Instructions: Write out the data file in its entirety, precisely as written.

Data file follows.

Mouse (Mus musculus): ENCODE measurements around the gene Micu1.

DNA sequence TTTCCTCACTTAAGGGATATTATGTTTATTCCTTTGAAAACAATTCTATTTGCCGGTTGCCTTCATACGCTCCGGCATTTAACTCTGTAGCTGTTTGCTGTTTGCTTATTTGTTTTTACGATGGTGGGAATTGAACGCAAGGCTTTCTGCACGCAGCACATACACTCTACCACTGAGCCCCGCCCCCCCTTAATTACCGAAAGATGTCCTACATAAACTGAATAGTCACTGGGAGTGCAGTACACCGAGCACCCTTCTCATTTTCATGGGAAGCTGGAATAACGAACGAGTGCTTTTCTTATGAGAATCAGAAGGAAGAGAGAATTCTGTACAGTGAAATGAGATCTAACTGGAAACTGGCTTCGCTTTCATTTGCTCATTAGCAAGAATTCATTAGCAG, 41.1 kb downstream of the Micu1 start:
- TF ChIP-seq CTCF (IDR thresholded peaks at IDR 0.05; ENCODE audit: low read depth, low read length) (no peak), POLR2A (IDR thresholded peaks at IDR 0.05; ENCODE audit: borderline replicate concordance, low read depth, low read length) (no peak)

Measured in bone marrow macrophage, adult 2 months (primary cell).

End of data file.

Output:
Mouse (Mus musculus): ENCODE measurements around the gene Micu1.

DNA sequence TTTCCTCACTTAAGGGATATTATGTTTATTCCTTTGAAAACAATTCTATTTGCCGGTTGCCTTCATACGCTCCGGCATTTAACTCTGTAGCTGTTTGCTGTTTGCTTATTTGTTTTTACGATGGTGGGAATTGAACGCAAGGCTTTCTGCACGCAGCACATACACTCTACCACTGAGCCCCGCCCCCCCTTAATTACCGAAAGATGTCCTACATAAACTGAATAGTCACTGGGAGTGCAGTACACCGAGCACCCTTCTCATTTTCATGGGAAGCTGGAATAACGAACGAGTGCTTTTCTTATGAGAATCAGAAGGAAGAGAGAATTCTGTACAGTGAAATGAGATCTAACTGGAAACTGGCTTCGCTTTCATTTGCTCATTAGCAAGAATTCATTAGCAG, 41.1 kb downstream of the Micu1 start:
- TF ChIP-seq CTCF (IDR thresholded peaks at IDR 0.05; ENCODE audit: low read depth, low read length) (no peak), POLR2A (IDR thresholded peaks at IDR 0.05; ENCODE audit: borderline replicate concordance, low read depth, low read length) (no peak)

Measured in bone marrow macrophage, adult 2 months (primary cell).